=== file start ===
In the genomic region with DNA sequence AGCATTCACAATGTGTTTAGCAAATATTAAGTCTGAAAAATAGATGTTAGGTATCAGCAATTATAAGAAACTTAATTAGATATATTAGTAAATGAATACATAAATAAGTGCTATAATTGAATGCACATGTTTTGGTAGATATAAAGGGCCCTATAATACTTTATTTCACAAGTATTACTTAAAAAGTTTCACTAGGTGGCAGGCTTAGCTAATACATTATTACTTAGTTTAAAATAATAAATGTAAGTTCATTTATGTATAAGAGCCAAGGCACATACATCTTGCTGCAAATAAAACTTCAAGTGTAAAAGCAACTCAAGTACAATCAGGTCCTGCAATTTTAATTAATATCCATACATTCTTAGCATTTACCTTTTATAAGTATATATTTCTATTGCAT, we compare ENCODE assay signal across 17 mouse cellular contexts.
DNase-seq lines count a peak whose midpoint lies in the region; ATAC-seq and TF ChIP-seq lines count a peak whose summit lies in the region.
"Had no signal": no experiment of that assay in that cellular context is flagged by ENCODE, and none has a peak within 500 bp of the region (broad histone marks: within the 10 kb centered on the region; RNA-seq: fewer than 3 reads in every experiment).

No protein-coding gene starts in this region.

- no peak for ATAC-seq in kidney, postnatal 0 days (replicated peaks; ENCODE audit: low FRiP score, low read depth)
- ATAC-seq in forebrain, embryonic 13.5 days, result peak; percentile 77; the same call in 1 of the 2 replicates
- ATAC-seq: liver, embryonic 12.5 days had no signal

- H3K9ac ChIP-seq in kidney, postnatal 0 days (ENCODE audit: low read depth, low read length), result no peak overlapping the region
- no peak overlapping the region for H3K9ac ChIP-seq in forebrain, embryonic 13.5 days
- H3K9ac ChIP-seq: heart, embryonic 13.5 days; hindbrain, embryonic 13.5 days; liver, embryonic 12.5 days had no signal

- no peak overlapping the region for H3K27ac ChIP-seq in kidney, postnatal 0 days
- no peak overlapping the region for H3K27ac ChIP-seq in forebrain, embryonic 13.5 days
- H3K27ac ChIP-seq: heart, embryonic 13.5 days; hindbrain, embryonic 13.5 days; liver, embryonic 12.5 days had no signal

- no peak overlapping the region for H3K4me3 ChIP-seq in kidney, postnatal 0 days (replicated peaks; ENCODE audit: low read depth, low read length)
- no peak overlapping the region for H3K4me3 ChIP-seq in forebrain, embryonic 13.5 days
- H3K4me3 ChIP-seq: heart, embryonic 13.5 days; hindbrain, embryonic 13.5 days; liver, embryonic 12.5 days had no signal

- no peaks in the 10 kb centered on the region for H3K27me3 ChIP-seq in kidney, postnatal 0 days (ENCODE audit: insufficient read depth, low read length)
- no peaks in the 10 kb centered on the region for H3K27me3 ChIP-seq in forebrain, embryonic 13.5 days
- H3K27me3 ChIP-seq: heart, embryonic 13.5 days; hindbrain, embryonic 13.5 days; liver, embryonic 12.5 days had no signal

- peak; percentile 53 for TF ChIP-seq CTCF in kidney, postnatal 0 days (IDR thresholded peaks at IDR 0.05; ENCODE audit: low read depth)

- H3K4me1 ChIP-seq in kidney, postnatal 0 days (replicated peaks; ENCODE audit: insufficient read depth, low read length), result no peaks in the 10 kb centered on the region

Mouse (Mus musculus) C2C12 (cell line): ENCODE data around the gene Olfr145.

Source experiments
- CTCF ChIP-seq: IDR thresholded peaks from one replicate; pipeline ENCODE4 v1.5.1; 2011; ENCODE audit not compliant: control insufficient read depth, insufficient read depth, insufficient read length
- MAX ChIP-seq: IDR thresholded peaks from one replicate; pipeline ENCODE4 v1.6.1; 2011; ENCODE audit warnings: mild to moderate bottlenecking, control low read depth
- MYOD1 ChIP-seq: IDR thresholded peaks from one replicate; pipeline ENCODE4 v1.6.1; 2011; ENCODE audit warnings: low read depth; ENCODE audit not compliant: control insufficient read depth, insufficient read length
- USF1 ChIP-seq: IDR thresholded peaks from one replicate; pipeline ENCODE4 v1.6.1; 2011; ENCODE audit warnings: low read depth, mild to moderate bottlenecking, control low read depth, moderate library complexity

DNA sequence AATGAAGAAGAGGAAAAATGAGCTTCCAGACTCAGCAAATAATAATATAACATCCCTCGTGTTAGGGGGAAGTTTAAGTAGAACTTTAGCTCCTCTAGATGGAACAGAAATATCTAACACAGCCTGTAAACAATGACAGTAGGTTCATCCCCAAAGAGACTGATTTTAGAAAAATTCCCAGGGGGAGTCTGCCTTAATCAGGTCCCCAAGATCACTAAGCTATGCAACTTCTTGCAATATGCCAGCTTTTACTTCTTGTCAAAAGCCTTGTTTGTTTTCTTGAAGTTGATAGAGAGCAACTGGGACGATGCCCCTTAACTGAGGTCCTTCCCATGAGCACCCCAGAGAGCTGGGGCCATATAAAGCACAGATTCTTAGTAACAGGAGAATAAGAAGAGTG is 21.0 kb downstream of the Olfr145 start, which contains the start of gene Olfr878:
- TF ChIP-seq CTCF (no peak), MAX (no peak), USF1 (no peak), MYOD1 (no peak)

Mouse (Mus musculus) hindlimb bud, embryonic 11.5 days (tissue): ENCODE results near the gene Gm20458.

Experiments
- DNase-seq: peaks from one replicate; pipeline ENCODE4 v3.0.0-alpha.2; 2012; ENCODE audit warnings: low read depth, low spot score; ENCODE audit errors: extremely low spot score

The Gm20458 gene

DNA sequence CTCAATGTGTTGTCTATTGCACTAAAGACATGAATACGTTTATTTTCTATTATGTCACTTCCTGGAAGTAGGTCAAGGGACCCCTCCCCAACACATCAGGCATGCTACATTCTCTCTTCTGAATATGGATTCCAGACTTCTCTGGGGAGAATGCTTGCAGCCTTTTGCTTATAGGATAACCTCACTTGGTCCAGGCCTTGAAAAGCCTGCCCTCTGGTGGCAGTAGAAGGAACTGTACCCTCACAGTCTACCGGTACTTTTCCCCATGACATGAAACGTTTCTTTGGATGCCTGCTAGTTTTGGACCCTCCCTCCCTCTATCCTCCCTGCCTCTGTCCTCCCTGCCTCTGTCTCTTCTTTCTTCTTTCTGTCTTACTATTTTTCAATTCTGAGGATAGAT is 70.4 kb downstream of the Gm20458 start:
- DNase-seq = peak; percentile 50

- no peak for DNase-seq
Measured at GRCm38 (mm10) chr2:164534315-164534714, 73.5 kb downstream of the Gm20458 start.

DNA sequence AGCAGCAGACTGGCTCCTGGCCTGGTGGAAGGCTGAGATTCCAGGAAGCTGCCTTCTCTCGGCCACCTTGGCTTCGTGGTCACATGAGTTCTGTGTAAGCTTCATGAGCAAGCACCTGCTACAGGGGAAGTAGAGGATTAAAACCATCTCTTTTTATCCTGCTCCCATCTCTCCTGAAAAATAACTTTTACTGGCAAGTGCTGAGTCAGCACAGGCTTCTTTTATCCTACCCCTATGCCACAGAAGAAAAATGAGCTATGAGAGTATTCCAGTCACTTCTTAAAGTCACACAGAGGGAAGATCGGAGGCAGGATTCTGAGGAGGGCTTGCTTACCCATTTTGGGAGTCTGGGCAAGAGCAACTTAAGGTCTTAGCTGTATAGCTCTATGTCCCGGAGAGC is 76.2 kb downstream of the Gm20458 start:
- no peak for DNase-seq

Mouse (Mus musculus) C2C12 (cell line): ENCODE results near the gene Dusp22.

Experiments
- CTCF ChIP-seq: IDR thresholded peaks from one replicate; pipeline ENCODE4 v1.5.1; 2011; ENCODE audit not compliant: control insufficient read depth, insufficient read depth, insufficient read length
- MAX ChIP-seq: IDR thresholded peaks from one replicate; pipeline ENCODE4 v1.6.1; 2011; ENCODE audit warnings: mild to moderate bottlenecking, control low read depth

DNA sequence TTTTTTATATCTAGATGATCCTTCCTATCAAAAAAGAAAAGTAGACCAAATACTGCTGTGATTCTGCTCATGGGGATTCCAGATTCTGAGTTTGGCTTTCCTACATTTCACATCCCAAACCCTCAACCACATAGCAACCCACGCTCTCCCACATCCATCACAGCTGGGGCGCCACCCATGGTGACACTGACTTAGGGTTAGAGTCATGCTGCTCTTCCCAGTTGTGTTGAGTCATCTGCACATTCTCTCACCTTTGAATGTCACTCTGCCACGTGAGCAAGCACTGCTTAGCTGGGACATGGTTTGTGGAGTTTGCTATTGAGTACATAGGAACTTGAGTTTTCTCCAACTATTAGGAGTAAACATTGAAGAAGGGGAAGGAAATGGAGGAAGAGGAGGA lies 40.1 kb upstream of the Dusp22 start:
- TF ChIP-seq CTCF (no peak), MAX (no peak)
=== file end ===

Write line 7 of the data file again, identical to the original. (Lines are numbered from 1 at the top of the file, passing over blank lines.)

- ATAC-seq: liver, embryonic 12.5 days had no signal